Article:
The Sounds of Silence
Escape. My house teems with evidence of attempts to escape from periodic attacks of panic, boredom and untidiness. There are multiple tapes and CD’s of waves lapping at anonymous beaches, which were supposed to ease me to sleep on those nights when it won’t come - and to calm me when I get a little frantic. Bags and sacks and boxes of yarns and fleeces mark an impulse to shake off the lazy me and turn myself into a Fascinating Woman of Artistic Vision. There are remnants of many different diets, booklets, cans of supplements, bottles of pills and supplements, etc. which testify to my abandoned attempts to drop weight or to become a healthier person. There was even a bottle of L’Oreal in case I decided to become someone else by changing the color of my hair. When I’m bored or frustrated by the lack of my body’s ability to rise to the challenges I see around me every day, or disgusted by the woman in the mirror, it’s easy to opt for the quick fix or the impulsive gesture. Rather than confront an unpleasant situation, I’ll start a new book. Rather than wrestle with my relationship with God, I’ll go shopping. More yarn is always good, and it’s so distracting. And the culture we live in is more than happy to accommodate my compulsion to avoid looking inside myself.
At times, the idea of being alone with my thoughts is about as attractive as treading water in a tank full of hungry sharks. Thought I travel often, I am never without a book or a bit of handwork - something to keep me distracted. Do I really want to hear God’s voice? Sure - as long as the stereo is on and there are folks around for company. God may very well speak in the midst of such circumstances, but am I listening?
I read recently about a monastery in the mountains of Colorado. Those seeking spiritual renewal make the trek to this remote place and stay for a week or more, in Spartan huts, without TV or radio. Seeking to supplant the noise of the world with a silence that listens only for the voice of God, they soak themselves in the Word of God and wait on heavenly insight. It sounds so beautifully ascetic. The mountains, the wind in the trees, all that nature. Unfortunately, something in my jittery self is ill at ease with all that unstructured time without the pacifier of civilization. My brain wants to make a plan, color it and hang curtains. I rush in with words to fill the awkward gaps in conversations. God, I want to listen, but I can’t stand the silence!
I don’t know if a forced silent retreat is what it takes to get us “noise junkies” in touch with God’s voice. It might do to ask ourselves what it is about silence that scares us so much.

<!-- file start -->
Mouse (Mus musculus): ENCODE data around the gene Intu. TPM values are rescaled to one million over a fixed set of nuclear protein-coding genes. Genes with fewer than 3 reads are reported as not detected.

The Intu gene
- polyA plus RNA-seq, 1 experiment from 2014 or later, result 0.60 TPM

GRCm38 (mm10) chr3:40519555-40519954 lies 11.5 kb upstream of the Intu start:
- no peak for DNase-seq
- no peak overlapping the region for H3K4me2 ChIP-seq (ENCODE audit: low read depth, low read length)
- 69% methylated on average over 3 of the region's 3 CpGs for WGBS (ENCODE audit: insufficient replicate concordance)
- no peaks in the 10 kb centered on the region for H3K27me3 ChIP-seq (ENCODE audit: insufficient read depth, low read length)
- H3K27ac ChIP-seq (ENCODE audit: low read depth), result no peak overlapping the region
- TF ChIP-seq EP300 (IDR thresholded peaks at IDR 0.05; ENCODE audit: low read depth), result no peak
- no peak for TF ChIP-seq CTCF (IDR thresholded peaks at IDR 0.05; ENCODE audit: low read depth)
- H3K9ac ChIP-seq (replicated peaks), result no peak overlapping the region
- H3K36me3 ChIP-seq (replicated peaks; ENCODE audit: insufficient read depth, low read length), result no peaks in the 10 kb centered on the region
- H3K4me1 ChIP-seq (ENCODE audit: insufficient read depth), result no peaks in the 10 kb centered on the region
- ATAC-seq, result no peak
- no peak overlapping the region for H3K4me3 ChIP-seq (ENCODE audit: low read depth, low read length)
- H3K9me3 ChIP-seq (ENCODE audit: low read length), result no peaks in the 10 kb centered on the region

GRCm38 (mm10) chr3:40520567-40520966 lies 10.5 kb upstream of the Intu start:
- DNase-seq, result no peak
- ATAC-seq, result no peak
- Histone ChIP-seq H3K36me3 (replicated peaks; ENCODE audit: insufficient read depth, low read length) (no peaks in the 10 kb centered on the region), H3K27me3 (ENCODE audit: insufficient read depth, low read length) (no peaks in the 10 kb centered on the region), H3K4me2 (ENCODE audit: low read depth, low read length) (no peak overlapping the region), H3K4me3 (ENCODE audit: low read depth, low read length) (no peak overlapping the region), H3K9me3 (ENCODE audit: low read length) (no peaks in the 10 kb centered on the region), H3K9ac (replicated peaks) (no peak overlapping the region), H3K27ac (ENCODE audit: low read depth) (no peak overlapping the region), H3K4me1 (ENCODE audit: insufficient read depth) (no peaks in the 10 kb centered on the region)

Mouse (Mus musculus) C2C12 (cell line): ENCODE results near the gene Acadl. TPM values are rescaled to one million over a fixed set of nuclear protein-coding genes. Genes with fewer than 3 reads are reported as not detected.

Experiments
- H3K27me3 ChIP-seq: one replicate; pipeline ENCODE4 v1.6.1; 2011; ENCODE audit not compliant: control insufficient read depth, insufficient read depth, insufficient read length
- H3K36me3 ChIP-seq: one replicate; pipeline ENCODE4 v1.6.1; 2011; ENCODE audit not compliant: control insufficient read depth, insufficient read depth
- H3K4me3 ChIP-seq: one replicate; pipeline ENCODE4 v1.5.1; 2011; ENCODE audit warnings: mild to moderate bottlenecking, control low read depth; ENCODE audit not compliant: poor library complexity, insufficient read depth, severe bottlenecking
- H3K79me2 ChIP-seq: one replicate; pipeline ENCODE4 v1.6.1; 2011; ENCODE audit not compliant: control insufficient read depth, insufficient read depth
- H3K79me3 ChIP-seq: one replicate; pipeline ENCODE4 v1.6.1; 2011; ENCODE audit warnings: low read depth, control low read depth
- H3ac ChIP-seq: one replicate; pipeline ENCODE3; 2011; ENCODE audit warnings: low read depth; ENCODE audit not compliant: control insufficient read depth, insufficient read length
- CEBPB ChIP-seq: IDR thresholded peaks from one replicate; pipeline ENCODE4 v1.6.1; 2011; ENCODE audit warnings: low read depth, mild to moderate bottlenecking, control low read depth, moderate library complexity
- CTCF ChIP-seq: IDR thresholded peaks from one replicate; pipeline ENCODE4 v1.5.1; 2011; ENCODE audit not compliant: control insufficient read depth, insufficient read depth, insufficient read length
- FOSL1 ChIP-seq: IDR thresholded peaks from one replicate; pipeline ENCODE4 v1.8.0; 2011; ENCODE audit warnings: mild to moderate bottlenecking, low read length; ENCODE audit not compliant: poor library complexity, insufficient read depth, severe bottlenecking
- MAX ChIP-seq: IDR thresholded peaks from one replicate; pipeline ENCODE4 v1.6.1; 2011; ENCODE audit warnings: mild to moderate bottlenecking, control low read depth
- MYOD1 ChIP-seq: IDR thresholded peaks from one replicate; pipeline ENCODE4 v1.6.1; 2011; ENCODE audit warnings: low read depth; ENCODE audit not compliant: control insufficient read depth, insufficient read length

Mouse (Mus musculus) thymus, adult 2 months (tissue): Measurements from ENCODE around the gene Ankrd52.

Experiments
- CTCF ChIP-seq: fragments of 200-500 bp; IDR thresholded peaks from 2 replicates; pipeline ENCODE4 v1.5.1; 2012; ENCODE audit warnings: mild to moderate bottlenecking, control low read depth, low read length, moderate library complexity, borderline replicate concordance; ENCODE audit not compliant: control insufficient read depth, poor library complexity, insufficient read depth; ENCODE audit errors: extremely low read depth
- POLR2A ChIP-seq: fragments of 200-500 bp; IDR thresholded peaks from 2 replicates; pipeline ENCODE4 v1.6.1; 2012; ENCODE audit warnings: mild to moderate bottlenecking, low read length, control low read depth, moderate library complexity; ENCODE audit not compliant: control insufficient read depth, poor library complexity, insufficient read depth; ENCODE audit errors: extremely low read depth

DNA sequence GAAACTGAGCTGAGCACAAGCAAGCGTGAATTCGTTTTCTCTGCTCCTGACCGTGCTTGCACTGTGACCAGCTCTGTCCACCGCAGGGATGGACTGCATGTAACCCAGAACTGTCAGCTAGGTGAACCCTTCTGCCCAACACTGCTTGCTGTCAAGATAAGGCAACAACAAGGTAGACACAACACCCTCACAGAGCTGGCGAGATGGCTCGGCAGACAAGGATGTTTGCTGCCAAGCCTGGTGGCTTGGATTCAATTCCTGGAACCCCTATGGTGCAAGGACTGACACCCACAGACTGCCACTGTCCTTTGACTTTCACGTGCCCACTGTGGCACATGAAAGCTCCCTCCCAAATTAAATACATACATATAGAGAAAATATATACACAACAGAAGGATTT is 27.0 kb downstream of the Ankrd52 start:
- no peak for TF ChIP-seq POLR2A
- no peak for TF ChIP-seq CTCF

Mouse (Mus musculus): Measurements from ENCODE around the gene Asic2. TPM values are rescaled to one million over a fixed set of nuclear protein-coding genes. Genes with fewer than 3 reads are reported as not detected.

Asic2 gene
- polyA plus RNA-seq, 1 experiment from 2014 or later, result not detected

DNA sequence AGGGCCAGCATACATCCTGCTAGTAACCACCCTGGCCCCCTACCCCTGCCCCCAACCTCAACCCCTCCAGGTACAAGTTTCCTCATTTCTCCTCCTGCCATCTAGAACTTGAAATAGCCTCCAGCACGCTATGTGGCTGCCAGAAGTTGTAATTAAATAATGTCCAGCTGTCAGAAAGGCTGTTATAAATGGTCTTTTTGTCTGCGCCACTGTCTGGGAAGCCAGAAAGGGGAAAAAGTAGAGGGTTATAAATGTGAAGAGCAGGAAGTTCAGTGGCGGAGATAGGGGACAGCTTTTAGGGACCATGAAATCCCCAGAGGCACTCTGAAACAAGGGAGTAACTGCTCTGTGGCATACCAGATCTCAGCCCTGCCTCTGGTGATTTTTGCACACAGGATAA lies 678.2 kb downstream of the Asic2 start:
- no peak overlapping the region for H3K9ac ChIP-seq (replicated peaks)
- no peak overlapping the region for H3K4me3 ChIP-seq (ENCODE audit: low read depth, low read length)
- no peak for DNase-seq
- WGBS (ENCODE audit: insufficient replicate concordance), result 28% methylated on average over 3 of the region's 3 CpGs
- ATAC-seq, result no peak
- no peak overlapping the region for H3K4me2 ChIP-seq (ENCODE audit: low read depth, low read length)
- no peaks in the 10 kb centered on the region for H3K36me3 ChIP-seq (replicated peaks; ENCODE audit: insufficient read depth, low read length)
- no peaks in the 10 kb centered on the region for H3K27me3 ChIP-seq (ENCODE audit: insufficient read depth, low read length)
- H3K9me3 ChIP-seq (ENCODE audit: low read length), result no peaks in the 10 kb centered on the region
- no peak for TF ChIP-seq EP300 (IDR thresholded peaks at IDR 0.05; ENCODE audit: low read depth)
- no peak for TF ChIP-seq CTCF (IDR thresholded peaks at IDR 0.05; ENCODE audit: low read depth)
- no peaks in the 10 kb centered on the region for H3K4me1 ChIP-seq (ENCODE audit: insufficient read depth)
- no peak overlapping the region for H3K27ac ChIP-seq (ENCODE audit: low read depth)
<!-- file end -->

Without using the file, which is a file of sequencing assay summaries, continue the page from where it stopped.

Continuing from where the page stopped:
Maybe it’s the intrusive voice of a critical parent. Or an image of a personal failure for which we can’t seem to forgive ourselves. Maybe it’s the ghost of a loss, which we have yet to mourn. We sense those images, those voices rumbling ominously in the distance, just beyond our wall of noise. And it takes all the emotional energy we have to hold them there. Sadly, until we allow the natural process of grief to invade our emotional wounds, neither will we experience the soothing hands of the Great Physician. His voice will remain garbled and indistinct - muffled beneath all those layers of noise.
In the Bible, we read about the prophet Elijah,
“The Lord said, “Go out and stand on the mountain in the presence of the Lord for the Lord is about to pass by.”
Then a great and powerful wind tore the mountains apart and shattered the rocks before the Lord, but the Lord was not in the wind. After the wind, there was an earthquake, but the Lord was not in the earthquake. After the earthquake came a fire, but the Lord was not in the fire. And after the fire, came a gentle whisper. When Elijah heard it, he pulled his cloak over his face and went out and stood at the mouth of the cave.
Then a voice said to him, “What are you doing here, Elijah?”
(1 Kings 19:11-13)
And we see that the voice of God is still and small, but always there.
At this point in my life I have separated myself from the usually present noise in the background. In fact, I cannot stand what I call noise pollution. But this is only the first step in listening to God. After removing our need for noise to mask the uncertainties, then comes the hard part. I have to learn to shut out my mind and it’s need to constantly make plans, lists, decisions, what to have for dinner when we have guests next week, what to wear to church, what do I need from the grocery store, how shall I handle the difficulty in being around my dear friend and her obnoxious child without alienating her, and on and on it goes. When God says ‘be still’ he means both inside and outside, and he means for us to empty our minds of the daily interrupters and make ourselves ready to listen to Him when He speaks to us. And if we are really quiet, and really listen, we really will hear Him. It may take strong medicine to wean you and me from the noisemakers in our lives. But when it finally happens, I suspect we will hear the same gentle voice Elijah heard on that day after the wind had passed and the earth had settled. And what might we expect him to say? Perhaps he will tell us to forget about changing our hair and taking up all those hobbies which clutter up our lives. He might urge us to stop “looking for love in all the wrong places”. Unplug the TV and the stereo. Turn off the ball game. Stop running away from the silence. Make your mind open to His voice. Because in the silence rests our hope. In the silence, a friend is waiting.
In Psalm 46:10 we find the words, “Be still and know that I am God.”
Let us practice being still.
Credit Note: a great deal of this material came from the book: Playing the Tuba at Midnight by Roberta Rand